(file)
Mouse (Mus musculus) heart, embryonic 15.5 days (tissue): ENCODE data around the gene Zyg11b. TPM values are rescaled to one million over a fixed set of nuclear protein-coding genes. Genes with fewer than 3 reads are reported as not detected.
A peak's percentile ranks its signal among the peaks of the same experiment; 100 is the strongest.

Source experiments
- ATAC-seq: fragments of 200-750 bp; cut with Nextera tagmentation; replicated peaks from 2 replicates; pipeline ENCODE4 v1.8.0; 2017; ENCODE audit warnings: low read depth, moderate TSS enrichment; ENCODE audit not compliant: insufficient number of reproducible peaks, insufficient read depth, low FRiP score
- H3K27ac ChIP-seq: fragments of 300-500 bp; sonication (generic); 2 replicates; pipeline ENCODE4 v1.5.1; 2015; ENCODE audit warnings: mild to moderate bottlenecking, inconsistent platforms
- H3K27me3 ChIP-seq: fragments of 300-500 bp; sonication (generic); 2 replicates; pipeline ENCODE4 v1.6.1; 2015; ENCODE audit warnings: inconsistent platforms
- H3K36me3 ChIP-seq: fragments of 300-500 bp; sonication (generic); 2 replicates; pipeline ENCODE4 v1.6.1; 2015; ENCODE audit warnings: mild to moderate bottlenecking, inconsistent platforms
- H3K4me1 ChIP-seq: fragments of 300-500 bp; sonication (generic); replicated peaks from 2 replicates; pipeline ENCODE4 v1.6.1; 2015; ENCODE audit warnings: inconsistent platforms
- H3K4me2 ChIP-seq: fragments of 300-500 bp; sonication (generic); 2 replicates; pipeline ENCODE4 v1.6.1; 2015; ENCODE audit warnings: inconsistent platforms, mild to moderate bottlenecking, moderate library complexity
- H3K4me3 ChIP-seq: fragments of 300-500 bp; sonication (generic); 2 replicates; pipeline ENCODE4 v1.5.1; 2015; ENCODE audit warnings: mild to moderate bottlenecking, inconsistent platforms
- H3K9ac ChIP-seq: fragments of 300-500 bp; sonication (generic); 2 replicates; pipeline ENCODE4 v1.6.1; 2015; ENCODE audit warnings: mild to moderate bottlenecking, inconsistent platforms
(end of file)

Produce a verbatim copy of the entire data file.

Mouse (Mus musculus) heart, embryonic 15.5 days (tissue): ENCODE data around the gene Zyg11b. TPM values are rescaled to one million over a fixed set of nuclear protein-coding genes. Genes with fewer than 3 reads are reported as not detected.
A peak's percentile ranks its signal among the peaks of the same experiment; 100 is the strongest.

Source experiments
- ATAC-seq: fragments of 200-750 bp; cut with Nextera tagmentation; replicated peaks from 2 replicates; pipeline ENCODE4 v1.8.0; 2017; ENCODE audit warnings: low read depth, moderate TSS enrichment; ENCODE audit not compliant: insufficient number of reproducible peaks, insufficient read depth, low FRiP score
- H3K27ac ChIP-seq: fragments of 300-500 bp; sonication (generic); 2 replicates; pipeline ENCODE4 v1.5.1; 2015; ENCODE audit warnings: mild to moderate bottlenecking, inconsistent platforms
- H3K27me3 ChIP-seq: fragments of 300-500 bp; sonication (generic); 2 replicates; pipeline ENCODE4 v1.6.1; 2015; ENCODE audit warnings: inconsistent platforms
- H3K36me3 ChIP-seq: fragments of 300-500 bp; sonication (generic); 2 replicates; pipeline ENCODE4 v1.6.1; 2015; ENCODE audit warnings: mild to moderate bottlenecking, inconsistent platforms
- H3K4me1 ChIP-seq: fragments of 300-500 bp; sonication (generic); replicated peaks from 2 replicates; pipeline ENCODE4 v1.6.1; 2015; ENCODE audit warnings: inconsistent platforms
- H3K4me2 ChIP-seq: fragments of 300-500 bp; sonication (generic); 2 replicates; pipeline ENCODE4 v1.6.1; 2015; ENCODE audit warnings: inconsistent platforms, mild to moderate bottlenecking, moderate library complexity
- H3K4me3 ChIP-seq: fragments of 300-500 bp; sonication (generic); 2 replicates; pipeline ENCODE4 v1.5.1; 2015; ENCODE audit warnings: mild to moderate bottlenecking, inconsistent platforms
- H3K9ac ChIP-seq: fragments of 300-500 bp; sonication (generic); 2 replicates; pipeline ENCODE4 v1.6.1; 2015; ENCODE audit warnings: mild to moderate bottlenecking, inconsistent platforms